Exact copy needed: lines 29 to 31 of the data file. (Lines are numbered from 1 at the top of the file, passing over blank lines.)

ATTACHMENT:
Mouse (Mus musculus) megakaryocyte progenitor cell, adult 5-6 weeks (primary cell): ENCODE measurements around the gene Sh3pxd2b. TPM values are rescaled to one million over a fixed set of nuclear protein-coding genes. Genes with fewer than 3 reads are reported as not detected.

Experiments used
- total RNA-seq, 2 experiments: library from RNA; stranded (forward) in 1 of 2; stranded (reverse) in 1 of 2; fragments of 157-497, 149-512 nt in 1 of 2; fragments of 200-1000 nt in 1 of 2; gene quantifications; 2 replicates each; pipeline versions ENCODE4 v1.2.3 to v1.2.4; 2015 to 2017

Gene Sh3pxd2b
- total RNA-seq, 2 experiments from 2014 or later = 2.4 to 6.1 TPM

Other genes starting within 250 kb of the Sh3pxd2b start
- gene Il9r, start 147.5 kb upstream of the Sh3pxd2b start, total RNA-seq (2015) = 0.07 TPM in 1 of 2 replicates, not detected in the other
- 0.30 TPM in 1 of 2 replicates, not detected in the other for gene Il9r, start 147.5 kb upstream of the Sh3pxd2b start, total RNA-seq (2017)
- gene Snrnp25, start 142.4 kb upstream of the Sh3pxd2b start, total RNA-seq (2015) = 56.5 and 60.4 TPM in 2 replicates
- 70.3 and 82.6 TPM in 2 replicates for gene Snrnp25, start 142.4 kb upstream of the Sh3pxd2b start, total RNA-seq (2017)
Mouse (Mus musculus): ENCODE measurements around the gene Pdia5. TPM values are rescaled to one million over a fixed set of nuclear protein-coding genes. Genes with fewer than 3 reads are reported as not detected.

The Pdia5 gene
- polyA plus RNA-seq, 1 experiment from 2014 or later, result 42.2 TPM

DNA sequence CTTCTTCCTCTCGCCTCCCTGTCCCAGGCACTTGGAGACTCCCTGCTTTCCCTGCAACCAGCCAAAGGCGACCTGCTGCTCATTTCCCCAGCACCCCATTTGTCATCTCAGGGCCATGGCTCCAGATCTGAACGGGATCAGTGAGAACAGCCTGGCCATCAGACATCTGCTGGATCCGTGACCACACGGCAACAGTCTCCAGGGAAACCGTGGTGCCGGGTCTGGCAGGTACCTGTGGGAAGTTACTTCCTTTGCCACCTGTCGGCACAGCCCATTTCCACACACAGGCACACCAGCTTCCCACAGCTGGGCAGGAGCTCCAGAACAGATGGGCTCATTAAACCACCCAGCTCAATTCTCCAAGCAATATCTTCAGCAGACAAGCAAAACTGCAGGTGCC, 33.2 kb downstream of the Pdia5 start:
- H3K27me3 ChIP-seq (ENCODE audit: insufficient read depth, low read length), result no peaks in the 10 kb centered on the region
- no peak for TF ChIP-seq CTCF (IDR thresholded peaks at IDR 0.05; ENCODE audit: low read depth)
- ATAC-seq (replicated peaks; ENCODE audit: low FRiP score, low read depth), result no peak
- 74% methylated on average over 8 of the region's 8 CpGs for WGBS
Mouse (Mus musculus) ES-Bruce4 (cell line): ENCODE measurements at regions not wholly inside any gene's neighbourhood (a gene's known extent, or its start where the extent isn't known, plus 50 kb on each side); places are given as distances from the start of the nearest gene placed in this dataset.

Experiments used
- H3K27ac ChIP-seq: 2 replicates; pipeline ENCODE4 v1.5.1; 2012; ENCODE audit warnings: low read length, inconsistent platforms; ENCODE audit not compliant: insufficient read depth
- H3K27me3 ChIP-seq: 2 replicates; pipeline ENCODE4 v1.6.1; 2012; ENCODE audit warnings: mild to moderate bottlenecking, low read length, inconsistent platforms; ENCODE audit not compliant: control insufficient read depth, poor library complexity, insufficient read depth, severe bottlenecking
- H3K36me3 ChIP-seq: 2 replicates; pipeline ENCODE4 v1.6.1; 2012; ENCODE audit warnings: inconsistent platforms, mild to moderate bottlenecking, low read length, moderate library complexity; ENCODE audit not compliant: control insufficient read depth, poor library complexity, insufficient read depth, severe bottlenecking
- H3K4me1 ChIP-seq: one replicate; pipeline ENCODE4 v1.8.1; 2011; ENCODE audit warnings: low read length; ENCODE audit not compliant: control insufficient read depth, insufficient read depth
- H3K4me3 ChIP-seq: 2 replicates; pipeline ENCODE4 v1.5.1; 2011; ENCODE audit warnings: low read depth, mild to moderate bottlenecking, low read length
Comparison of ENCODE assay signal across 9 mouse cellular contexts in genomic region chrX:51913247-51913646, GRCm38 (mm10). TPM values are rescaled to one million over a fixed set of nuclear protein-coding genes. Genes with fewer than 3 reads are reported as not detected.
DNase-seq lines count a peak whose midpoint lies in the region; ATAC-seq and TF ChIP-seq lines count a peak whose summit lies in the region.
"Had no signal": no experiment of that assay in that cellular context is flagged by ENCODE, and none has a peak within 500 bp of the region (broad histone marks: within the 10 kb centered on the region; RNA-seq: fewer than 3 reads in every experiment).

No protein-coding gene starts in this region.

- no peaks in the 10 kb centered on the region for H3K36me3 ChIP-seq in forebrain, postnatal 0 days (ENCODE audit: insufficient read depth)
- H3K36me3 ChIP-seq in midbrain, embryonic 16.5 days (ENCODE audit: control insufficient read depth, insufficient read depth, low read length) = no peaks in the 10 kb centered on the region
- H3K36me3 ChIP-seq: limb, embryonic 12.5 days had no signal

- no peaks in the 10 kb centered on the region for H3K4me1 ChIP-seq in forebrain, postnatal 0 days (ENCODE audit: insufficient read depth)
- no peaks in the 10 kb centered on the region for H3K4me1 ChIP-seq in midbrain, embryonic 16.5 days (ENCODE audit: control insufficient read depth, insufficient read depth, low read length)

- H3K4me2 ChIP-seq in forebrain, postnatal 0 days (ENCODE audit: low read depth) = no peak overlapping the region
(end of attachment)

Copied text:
No protein-coding gene starts in this region.

- no peaks in the 10 kb centered on the region for H3K36me3 ChIP-seq in forebrain, postnatal 0 days (ENCODE audit: insufficient read depth)
- H3K36me3 ChIP-seq in midbrain, embryonic 16.5 days (ENCODE audit: control insufficient read depth, insufficient read depth, low read length) = no peaks in the 10 kb centered on the region